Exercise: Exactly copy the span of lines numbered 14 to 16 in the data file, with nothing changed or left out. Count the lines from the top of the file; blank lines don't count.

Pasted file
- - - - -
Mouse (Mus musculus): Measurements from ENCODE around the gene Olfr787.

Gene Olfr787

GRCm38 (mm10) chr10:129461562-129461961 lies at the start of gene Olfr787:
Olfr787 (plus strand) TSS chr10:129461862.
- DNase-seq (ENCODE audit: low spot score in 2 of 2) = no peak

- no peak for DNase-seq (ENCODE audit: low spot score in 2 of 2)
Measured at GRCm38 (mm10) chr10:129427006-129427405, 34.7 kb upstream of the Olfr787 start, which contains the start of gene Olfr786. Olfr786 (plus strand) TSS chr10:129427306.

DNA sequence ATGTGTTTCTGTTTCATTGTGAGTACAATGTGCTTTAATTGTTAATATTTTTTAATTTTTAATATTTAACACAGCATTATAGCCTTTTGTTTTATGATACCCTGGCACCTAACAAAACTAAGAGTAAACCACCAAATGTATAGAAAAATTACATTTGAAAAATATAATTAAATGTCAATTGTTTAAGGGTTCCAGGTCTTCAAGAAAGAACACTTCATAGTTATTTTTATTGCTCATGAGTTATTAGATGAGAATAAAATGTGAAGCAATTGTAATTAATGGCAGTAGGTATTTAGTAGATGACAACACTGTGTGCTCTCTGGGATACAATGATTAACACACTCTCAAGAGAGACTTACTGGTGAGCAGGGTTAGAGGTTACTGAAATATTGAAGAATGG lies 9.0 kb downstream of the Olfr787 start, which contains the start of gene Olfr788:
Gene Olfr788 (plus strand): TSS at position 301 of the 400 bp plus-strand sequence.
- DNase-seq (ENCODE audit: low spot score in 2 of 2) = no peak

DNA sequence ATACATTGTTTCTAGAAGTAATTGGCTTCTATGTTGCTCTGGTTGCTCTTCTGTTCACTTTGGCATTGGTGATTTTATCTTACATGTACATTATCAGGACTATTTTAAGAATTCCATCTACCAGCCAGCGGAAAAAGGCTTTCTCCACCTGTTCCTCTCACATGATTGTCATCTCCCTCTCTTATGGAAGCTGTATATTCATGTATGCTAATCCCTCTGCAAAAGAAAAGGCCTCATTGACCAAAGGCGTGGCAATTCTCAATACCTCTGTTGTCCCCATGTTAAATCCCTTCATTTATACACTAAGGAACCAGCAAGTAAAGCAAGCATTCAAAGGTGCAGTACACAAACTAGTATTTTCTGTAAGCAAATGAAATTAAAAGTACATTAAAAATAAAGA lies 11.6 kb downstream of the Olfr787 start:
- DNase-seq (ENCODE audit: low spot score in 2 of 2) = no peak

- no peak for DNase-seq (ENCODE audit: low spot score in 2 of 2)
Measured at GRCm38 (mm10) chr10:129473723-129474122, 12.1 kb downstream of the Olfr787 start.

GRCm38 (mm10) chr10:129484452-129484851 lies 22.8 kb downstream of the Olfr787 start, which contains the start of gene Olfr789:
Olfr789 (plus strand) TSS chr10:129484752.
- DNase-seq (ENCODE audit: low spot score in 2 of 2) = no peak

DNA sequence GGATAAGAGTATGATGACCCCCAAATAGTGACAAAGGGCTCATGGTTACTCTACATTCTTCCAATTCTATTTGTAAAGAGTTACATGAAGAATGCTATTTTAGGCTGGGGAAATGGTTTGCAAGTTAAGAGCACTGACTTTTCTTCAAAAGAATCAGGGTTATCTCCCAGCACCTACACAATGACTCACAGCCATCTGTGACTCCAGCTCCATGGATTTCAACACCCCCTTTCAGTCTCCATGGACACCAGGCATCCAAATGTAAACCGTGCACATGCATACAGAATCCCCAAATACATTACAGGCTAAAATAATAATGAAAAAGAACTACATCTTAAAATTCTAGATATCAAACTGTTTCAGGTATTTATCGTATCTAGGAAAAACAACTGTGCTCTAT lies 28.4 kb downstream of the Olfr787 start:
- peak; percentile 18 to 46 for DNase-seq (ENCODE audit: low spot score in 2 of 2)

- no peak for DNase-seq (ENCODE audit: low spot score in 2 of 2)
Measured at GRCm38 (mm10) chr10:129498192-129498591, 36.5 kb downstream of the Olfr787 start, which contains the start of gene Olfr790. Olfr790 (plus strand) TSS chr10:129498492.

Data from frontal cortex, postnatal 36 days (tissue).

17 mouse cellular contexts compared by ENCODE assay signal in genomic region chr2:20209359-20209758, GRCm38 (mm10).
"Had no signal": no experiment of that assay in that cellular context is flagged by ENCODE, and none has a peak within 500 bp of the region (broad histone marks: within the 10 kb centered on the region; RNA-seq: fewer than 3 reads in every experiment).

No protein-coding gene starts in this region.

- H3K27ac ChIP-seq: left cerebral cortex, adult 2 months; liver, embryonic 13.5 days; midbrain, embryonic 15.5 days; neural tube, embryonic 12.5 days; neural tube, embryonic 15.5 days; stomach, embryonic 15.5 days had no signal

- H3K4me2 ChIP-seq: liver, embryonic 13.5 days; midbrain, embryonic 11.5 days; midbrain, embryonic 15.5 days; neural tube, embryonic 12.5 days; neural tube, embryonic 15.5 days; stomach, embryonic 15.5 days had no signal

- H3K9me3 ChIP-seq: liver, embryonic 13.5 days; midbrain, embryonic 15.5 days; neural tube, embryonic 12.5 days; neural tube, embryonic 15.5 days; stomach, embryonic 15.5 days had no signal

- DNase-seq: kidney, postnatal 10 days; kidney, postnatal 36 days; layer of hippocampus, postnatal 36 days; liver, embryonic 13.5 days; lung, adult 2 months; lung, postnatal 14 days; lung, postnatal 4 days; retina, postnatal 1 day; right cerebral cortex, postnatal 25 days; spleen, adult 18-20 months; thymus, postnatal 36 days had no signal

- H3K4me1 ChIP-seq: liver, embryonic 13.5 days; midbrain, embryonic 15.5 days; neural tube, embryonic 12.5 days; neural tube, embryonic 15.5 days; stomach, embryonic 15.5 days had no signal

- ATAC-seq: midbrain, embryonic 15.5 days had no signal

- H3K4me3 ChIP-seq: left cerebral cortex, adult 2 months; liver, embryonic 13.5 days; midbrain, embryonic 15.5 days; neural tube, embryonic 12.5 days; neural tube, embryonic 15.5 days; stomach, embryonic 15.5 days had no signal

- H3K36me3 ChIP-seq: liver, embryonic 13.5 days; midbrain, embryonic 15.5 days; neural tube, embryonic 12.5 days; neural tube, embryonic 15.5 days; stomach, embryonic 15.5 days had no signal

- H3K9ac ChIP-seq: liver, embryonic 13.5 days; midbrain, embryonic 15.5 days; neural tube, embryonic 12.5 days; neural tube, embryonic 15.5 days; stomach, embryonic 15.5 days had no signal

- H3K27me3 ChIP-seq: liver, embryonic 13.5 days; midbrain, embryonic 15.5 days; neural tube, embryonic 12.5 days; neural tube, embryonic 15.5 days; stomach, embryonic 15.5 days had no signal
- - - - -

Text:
Measured at GRCm38 (mm10) chr10:129473723-129474122, 12.1 kb downstream of the Olfr787 start.

GRCm38 (mm10) chr10:129484452-129484851 lies 22.8 kb downstream of the Olfr787 start, which contains the start of gene Olfr789:
Olfr789 (plus strand) TSS chr10:129484752.